Business insights from playing NBA Jam

It’s important for dentists to understand what’s going on in their practices financially now so that they can plan for their financial future appropriately. That’s where a dental CPA and/or financial planner can help.

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Daniel Richards

Looking back on my growing-up years, I can honestly say that I played a lot of video games. Of course, I spent plenty of time playing cul-de-sac street hockey and basketball as well, but we logged more than enough time pioneering “esports”! It was an epic time for gaming: NHL 95, Jordan vs Bird: One on One, and the emergence of John Madden Football. But when NBA Jam was released in the mid-90s, something changed.

A now legendary two-on-two basketball game, NBA Jam had a unique feature. If your player scored three unanswered baskets, your ball would catch fire! Until your opponent scored a basket, you pretty much wouldn’t miss a shot. In other words, make three consecutive buckets and you’d become superhuman.

Essentially, there were 3 steps that when performed well would catalyze your performance and produce superhuman results. Here are 3 simple things that, when performed in sequence, can help your dental practice catch fire!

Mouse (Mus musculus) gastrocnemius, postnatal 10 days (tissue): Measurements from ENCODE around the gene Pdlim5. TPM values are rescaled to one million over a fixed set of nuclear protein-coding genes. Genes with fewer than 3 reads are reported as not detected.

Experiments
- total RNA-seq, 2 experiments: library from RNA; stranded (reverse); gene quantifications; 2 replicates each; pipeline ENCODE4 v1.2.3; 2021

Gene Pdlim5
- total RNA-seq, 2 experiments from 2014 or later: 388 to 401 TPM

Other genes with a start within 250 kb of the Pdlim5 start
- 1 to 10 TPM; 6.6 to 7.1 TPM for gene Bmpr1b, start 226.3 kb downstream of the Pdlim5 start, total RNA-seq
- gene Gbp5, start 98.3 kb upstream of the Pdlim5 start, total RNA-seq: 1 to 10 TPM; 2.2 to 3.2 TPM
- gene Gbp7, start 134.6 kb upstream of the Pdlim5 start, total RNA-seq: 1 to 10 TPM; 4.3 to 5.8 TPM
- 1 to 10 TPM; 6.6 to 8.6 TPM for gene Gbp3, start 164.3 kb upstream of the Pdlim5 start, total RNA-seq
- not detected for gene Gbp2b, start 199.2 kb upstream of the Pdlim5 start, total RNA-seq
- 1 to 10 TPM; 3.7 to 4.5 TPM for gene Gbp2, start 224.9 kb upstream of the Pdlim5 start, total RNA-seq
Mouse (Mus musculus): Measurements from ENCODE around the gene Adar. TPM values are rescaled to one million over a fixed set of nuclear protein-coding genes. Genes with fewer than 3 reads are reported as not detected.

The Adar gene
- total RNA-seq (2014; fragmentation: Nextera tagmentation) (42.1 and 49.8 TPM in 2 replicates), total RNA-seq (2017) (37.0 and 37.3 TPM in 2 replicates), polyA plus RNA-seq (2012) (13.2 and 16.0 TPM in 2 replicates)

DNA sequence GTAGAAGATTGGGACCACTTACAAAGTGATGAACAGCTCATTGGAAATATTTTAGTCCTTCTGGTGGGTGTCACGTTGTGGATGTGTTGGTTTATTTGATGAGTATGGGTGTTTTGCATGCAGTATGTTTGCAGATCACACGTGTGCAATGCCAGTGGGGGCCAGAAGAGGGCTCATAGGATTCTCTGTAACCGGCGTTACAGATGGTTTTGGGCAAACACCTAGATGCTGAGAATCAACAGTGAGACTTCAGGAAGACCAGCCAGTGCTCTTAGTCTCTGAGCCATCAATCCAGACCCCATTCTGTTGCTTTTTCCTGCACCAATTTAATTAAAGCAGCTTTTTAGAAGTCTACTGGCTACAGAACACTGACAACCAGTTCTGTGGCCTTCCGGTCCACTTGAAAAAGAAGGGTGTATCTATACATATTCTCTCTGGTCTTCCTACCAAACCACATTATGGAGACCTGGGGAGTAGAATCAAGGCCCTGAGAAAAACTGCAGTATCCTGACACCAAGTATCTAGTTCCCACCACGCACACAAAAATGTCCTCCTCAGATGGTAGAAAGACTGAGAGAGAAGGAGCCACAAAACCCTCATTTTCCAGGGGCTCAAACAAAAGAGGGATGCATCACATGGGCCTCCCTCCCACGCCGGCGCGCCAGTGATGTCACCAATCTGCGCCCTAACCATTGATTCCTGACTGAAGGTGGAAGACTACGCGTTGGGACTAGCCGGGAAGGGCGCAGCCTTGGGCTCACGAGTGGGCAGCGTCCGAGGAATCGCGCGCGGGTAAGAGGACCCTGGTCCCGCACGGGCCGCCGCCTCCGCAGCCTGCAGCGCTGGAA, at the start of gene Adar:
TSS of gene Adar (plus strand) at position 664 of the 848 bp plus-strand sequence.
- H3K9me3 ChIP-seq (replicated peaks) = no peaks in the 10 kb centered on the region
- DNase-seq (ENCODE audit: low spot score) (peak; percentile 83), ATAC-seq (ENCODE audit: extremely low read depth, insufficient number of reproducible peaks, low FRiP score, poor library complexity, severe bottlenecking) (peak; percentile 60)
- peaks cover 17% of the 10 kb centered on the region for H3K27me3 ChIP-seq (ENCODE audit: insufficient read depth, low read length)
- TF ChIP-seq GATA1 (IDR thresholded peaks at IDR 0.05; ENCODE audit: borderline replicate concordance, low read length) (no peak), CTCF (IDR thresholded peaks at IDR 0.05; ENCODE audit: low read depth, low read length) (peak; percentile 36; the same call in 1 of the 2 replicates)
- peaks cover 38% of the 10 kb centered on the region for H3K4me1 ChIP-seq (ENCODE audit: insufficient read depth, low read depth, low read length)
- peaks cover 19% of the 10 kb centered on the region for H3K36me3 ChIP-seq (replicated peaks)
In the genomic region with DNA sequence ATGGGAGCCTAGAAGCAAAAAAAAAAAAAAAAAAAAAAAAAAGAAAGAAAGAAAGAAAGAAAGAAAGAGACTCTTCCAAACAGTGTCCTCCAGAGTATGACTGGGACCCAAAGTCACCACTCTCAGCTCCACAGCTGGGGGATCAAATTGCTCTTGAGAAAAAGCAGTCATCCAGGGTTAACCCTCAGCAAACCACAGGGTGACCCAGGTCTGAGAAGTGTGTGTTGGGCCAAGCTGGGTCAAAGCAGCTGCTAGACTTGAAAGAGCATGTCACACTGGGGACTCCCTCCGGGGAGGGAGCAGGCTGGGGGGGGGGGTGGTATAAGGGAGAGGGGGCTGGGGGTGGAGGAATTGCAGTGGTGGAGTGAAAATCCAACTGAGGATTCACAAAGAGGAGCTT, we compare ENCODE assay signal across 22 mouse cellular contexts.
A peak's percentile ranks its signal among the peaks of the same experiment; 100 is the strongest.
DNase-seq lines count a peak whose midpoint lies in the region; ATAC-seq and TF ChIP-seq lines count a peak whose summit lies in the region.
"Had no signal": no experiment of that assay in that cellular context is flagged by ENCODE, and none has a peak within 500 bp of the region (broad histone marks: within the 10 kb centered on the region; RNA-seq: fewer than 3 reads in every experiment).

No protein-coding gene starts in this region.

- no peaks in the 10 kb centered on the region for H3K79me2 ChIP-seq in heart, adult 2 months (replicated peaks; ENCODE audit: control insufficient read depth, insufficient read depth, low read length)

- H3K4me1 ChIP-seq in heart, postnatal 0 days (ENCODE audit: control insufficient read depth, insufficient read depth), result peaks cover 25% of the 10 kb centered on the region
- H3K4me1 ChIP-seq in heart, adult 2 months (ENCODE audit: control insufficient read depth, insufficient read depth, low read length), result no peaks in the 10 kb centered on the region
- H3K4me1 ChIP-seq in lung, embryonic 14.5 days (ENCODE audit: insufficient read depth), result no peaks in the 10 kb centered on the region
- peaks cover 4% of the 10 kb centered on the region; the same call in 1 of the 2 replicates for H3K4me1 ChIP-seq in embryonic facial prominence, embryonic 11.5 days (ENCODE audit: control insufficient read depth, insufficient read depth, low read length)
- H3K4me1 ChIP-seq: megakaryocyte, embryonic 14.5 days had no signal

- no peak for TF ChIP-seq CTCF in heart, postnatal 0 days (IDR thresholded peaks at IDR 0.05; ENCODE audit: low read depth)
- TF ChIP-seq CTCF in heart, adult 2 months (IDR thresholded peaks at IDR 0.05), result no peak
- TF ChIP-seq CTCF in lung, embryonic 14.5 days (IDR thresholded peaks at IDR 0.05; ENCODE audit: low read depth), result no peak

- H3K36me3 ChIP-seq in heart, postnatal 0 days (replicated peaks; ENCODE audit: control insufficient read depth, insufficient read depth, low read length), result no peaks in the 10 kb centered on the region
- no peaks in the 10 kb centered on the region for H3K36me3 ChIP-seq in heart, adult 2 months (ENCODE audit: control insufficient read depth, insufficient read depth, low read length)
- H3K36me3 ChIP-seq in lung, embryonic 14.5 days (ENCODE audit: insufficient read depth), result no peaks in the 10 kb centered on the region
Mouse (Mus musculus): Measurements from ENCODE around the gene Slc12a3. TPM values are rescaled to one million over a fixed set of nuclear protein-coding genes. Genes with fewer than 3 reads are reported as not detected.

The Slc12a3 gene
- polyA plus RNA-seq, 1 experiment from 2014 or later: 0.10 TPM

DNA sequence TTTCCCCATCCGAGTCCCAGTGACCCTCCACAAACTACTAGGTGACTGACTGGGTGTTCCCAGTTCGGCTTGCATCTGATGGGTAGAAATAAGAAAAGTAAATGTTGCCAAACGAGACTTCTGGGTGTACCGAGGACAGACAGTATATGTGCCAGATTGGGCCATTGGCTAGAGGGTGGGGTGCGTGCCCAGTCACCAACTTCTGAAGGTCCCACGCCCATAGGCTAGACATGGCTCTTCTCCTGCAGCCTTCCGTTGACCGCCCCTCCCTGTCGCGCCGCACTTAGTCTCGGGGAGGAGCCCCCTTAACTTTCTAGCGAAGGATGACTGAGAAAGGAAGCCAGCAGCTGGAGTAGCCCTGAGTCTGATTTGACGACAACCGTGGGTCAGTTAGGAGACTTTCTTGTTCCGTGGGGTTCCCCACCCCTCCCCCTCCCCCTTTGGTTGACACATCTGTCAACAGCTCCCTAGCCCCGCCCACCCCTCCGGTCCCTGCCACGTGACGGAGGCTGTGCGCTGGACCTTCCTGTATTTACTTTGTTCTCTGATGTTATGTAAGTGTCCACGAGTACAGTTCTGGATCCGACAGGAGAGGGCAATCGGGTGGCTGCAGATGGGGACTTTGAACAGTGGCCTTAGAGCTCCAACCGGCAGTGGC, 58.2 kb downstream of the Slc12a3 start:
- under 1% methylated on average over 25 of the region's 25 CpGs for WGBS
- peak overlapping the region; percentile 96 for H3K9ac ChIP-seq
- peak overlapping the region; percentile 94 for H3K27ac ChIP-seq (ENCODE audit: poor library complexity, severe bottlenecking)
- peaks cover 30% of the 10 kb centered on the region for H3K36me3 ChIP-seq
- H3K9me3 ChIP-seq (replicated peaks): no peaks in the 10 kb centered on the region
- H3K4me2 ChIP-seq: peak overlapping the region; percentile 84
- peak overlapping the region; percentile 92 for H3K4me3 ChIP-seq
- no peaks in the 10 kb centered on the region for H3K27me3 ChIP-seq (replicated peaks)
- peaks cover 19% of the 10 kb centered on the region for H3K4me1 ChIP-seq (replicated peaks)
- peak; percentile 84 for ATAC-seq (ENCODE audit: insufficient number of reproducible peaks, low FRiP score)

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Increase the speed of your essential key performance indicators

We live in an age of unprecedented information flow. We can track and analyze everything. Your toothbrush tells you if you missed a spot or if you are brushing too hard. Your watch tells you to stand up or take deep breaths. Your car tells you that you brake too hard or accelerate too quickly. A device the size of a hockey puck can tell you virtually anything you ask. Then there’s your practice, an engine of patient care upon which you’ve invested countless hours of time, loads of money, and your family’s livelihood. What does your practice tell you?

Don’t get me wrong—all practice management systems have reports that can tell you what you want to know. But compare that to the speed of information previously mentioned. Running reports in your practice management system is like asking Alexa what the weather will be today and getting a printout of weather patterns for you to read. It’s time to change the way you see your practice and process information. That begins with fast, clean data on the financial and operational pulse of your practice.

We recommend using software like Quickbooks Online or Xero to speed up financial data and build automatic reporting. Use patient communication tools like Weave or Lighthouse to not only speed up recare, but to “job cost” the time spent on these tasks. Integrate that with an analytics tool like Dental Intelligence, Practice by Numbers, or BlueIQ. There are many of these types of tools out there, with more emerging all the time. The trick is to find out what works best for your specific needs.

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Track what matters, table what doesn’t